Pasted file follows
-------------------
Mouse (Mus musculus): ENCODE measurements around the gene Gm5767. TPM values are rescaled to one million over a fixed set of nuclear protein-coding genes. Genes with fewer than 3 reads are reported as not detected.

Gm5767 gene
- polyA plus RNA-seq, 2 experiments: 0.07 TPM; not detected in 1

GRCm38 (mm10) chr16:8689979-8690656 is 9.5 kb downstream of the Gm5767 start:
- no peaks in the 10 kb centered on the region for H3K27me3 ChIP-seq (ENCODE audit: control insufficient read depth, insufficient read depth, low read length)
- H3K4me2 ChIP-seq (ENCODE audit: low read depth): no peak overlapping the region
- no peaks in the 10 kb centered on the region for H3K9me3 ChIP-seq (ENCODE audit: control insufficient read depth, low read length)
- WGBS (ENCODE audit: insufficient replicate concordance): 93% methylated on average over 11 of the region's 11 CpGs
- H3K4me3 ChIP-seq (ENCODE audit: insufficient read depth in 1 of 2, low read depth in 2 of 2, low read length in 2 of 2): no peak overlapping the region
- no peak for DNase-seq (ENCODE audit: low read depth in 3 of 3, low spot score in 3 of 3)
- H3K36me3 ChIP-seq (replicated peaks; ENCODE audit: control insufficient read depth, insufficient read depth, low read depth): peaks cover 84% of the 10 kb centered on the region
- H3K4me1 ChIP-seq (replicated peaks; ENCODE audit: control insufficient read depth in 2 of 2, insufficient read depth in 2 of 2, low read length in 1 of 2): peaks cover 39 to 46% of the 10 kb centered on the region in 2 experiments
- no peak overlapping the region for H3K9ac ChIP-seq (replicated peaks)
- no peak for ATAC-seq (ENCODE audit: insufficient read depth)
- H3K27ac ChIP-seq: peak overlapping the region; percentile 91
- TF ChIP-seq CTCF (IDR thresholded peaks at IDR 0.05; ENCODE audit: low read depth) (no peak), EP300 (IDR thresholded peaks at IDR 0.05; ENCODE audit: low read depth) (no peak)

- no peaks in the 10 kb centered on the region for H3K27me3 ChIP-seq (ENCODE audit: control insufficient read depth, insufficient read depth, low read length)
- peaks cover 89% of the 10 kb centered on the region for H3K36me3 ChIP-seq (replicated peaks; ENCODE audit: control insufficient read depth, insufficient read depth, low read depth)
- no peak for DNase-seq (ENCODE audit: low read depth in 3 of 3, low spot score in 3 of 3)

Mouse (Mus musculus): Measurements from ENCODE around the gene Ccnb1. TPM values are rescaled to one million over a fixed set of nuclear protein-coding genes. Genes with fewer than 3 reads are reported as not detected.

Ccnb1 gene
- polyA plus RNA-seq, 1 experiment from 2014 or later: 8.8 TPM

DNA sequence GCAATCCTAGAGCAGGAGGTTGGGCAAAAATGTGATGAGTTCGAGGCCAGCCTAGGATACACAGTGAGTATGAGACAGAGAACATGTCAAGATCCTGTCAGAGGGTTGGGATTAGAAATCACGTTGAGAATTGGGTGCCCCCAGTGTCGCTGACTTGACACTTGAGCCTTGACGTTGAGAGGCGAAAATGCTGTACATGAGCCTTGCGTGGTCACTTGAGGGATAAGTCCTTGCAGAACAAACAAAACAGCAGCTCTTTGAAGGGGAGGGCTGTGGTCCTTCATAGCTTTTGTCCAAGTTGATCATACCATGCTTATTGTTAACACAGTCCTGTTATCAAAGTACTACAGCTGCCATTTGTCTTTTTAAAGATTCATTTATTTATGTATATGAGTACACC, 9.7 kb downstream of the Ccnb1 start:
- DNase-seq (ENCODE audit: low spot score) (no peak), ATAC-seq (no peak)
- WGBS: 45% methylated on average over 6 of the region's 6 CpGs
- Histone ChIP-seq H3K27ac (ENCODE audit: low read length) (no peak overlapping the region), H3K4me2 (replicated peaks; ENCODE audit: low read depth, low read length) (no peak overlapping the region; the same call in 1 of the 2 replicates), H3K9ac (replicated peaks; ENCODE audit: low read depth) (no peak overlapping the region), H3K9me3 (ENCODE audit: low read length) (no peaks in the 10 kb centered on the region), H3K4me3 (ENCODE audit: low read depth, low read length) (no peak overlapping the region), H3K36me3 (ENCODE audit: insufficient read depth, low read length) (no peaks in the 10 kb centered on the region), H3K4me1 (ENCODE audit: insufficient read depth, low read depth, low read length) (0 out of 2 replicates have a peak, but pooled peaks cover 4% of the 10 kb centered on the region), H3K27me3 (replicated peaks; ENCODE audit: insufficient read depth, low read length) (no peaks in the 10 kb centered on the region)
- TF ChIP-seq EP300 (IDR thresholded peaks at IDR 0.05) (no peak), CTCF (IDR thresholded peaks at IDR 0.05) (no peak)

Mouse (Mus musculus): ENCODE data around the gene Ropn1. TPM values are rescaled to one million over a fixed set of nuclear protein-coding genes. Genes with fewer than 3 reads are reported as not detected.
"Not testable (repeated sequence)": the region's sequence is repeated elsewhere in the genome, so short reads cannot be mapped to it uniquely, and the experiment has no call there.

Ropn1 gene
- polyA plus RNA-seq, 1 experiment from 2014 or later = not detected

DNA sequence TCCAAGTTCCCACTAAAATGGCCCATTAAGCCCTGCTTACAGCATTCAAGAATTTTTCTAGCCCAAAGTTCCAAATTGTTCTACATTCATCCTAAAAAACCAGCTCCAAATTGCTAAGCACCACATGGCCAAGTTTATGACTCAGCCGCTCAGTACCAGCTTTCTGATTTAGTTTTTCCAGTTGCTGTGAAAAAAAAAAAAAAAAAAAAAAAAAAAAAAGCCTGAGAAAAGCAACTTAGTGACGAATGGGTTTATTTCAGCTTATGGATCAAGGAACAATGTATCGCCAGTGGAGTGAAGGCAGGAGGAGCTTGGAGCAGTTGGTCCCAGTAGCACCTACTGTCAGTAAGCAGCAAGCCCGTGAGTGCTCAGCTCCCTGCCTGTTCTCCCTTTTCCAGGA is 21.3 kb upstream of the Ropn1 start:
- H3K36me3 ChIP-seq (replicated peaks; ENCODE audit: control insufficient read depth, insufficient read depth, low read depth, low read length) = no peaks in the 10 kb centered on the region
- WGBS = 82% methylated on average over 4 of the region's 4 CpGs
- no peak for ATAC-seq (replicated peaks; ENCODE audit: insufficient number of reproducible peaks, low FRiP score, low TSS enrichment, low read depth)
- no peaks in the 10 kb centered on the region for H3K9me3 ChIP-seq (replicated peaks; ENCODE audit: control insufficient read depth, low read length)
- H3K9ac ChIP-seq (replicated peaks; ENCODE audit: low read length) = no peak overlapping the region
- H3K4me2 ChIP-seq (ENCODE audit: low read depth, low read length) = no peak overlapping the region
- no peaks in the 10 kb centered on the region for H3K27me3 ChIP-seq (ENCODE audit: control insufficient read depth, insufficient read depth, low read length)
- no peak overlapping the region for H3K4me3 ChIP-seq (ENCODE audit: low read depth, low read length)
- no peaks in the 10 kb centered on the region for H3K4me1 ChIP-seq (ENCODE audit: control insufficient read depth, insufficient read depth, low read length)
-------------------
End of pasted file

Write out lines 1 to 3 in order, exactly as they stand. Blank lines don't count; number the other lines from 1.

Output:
Mouse (Mus musculus): ENCODE measurements around the gene Gm5767. TPM values are rescaled to one million over a fixed set of nuclear protein-coding genes. Genes with fewer than 3 reads are reported as not detected.

Gm5767 gene
- polyA plus RNA-seq, 2 experiments: 0.07 TPM; not detected in 1